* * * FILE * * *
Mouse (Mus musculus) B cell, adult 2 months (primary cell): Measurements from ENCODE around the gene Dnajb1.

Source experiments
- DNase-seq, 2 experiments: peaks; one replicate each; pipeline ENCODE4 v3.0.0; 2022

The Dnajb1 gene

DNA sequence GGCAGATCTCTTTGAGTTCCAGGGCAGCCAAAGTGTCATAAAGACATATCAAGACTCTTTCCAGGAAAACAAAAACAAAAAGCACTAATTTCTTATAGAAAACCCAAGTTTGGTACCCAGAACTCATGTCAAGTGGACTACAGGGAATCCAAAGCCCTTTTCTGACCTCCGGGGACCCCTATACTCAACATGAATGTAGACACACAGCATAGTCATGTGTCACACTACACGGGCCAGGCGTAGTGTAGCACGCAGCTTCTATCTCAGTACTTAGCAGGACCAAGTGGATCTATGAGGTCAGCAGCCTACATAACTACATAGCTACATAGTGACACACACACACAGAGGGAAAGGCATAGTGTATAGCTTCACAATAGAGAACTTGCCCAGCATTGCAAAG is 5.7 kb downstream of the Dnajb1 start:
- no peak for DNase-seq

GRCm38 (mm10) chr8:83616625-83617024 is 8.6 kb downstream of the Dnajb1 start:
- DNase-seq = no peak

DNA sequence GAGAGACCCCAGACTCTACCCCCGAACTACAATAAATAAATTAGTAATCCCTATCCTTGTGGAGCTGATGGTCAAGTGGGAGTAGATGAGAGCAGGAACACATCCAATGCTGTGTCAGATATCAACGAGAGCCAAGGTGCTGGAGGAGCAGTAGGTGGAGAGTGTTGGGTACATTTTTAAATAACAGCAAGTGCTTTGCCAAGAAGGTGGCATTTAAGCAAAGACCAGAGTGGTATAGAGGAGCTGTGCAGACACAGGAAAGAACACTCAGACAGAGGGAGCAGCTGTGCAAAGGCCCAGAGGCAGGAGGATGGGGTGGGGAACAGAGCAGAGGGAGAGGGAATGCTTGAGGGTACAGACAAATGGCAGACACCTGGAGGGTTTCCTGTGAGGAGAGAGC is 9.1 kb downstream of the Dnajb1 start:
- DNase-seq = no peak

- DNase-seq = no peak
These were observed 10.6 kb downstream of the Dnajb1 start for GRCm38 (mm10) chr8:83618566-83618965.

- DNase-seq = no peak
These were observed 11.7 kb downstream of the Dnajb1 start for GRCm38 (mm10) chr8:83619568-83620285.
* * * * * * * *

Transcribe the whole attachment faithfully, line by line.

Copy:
Mouse (Mus musculus) B cell, adult 2 months (primary cell): Measurements from ENCODE around the gene Dnajb1.

Source experiments
- DNase-seq, 2 experiments: peaks; one replicate each; pipeline ENCODE4 v3.0.0; 2022

The Dnajb1 gene

DNA sequence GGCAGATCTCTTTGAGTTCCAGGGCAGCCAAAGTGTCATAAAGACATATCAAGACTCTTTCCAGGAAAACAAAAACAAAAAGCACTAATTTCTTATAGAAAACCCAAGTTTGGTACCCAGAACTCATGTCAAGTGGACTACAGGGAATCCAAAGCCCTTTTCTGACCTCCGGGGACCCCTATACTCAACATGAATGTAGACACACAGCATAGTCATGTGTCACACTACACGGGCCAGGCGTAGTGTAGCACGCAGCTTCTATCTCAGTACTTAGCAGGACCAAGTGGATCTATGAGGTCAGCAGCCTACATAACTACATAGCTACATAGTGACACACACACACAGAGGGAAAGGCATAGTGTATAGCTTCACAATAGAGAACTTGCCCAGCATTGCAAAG is 5.7 kb downstream of the Dnajb1 start:
- no peak for DNase-seq

GRCm38 (mm10) chr8:83616625-83617024 is 8.6 kb downstream of the Dnajb1 start:
- DNase-seq = no peak

DNA sequence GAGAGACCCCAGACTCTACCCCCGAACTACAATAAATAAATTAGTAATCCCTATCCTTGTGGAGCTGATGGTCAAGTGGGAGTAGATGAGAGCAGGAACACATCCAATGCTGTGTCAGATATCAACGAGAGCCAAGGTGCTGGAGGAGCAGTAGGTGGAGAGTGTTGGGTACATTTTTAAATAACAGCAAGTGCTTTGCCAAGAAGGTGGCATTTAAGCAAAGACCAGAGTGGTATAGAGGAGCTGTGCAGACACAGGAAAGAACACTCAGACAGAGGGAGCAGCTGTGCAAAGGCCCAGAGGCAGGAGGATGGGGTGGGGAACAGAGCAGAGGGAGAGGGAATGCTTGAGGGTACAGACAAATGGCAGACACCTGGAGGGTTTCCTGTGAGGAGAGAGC is 9.1 kb downstream of the Dnajb1 start:
- DNase-seq = no peak

- DNase-seq = no peak
These were observed 10.6 kb downstream of the Dnajb1 start for GRCm38 (mm10) chr8:83618566-83618965.

- DNase-seq = no peak
These were observed 11.7 kb downstream of the Dnajb1 start for GRCm38 (mm10) chr8:83619568-83620285.